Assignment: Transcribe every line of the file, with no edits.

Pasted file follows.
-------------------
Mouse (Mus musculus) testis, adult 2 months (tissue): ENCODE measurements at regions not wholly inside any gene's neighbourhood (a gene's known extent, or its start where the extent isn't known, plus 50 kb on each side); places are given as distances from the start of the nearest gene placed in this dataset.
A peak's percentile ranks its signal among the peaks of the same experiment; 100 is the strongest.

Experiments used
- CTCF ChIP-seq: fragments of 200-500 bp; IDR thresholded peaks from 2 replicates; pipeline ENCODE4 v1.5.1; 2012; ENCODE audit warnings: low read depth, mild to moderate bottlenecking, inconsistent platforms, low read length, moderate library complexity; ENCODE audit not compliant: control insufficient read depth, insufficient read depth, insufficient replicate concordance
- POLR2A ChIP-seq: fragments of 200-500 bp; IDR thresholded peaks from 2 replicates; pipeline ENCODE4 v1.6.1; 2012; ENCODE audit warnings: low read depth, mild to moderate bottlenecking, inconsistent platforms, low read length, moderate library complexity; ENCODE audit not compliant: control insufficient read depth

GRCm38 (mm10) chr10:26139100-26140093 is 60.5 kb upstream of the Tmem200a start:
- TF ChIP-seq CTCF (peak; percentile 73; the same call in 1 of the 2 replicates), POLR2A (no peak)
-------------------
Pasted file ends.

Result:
Mouse (Mus musculus) testis, adult 2 months (tissue): ENCODE measurements at regions not wholly inside any gene's neighbourhood (a gene's known extent, or its start where the extent isn't known, plus 50 kb on each side); places are given as distances from the start of the nearest gene placed in this dataset.
A peak's percentile ranks its signal among the peaks of the same experiment; 100 is the strongest.

Experiments used
- CTCF ChIP-seq: fragments of 200-500 bp; IDR thresholded peaks from 2 replicates; pipeline ENCODE4 v1.5.1; 2012; ENCODE audit warnings: low read depth, mild to moderate bottlenecking, inconsistent platforms, low read length, moderate library complexity; ENCODE audit not compliant: control insufficient read depth, insufficient read depth, insufficient replicate concordance
- POLR2A ChIP-seq: fragments of 200-500 bp; IDR thresholded peaks from 2 replicates; pipeline ENCODE4 v1.6.1; 2012; ENCODE audit warnings: low read depth, mild to moderate bottlenecking, inconsistent platforms, low read length, moderate library complexity; ENCODE audit not compliant: control insufficient read depth

GRCm38 (mm10) chr10:26139100-26140093 is 60.5 kb upstream of the Tmem200a start:
- TF ChIP-seq CTCF (peak; percentile 73; the same call in 1 of the 2 replicates), POLR2A (no peak)